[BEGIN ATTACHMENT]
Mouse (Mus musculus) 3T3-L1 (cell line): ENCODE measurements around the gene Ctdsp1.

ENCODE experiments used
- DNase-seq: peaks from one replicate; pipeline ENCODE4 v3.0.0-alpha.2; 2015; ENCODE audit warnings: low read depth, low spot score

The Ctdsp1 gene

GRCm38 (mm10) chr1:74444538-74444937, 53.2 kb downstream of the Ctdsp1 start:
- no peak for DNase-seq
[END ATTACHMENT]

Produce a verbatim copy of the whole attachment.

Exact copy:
Mouse (Mus musculus) 3T3-L1 (cell line): ENCODE measurements around the gene Ctdsp1.

ENCODE experiments used
- DNase-seq: peaks from one replicate; pipeline ENCODE4 v3.0.0-alpha.2; 2015; ENCODE audit warnings: low read depth, low spot score

The Ctdsp1 gene

GRCm38 (mm10) chr1:74444538-74444937, 53.2 kb downstream of the Ctdsp1 start:
- no peak for DNase-seq